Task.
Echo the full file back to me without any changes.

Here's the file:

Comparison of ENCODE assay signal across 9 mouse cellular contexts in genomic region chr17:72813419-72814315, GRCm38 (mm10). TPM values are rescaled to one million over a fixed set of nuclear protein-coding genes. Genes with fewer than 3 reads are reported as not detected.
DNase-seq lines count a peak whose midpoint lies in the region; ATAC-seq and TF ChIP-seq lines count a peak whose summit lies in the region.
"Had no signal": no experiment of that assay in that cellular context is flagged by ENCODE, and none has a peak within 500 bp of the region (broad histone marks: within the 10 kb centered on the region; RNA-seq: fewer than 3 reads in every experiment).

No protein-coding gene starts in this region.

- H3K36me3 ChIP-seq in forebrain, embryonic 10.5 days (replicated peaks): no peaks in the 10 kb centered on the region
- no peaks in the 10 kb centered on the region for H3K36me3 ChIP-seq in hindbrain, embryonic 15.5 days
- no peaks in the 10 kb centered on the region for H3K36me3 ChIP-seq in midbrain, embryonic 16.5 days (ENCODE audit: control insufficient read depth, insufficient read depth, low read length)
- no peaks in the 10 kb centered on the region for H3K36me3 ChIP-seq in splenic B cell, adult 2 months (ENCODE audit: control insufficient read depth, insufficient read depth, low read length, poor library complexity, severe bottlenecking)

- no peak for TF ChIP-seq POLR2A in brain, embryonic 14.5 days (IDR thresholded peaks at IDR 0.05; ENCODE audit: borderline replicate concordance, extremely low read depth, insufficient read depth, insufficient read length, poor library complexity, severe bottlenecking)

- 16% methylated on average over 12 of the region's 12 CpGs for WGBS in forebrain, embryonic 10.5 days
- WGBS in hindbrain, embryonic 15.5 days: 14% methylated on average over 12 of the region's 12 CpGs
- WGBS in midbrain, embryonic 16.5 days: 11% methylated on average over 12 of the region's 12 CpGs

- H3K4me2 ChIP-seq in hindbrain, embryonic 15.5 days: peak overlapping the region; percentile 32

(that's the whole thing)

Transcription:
Comparison of ENCODE assay signal across 9 mouse cellular contexts in genomic region chr17:72813419-72814315, GRCm38 (mm10). TPM values are rescaled to one million over a fixed set of nuclear protein-coding genes. Genes with fewer than 3 reads are reported as not detected.
DNase-seq lines count a peak whose midpoint lies in the region; ATAC-seq and TF ChIP-seq lines count a peak whose summit lies in the region.
"Had no signal": no experiment of that assay in that cellular context is flagged by ENCODE, and none has a peak within 500 bp of the region (broad histone marks: within the 10 kb centered on the region; RNA-seq: fewer than 3 reads in every experiment).

No protein-coding gene starts in this region.

- H3K36me3 ChIP-seq in forebrain, embryonic 10.5 days (replicated peaks): no peaks in the 10 kb centered on the region
- no peaks in the 10 kb centered on the region for H3K36me3 ChIP-seq in hindbrain, embryonic 15.5 days
- no peaks in the 10 kb centered on the region for H3K36me3 ChIP-seq in midbrain, embryonic 16.5 days (ENCODE audit: control insufficient read depth, insufficient read depth, low read length)
- no peaks in the 10 kb centered on the region for H3K36me3 ChIP-seq in splenic B cell, adult 2 months (ENCODE audit: control insufficient read depth, insufficient read depth, low read length, poor library complexity, severe bottlenecking)

- no peak for TF ChIP-seq POLR2A in brain, embryonic 14.5 days (IDR thresholded peaks at IDR 0.05; ENCODE audit: borderline replicate concordance, extremely low read depth, insufficient read depth, insufficient read length, poor library complexity, severe bottlenecking)

- 16% methylated on average over 12 of the region's 12 CpGs for WGBS in forebrain, embryonic 10.5 days
- WGBS in hindbrain, embryonic 15.5 days: 14% methylated on average over 12 of the region's 12 CpGs
- WGBS in midbrain, embryonic 16.5 days: 11% methylated on average over 12 of the region's 12 CpGs

- H3K4me2 ChIP-seq in hindbrain, embryonic 15.5 days: peak overlapping the region; percentile 32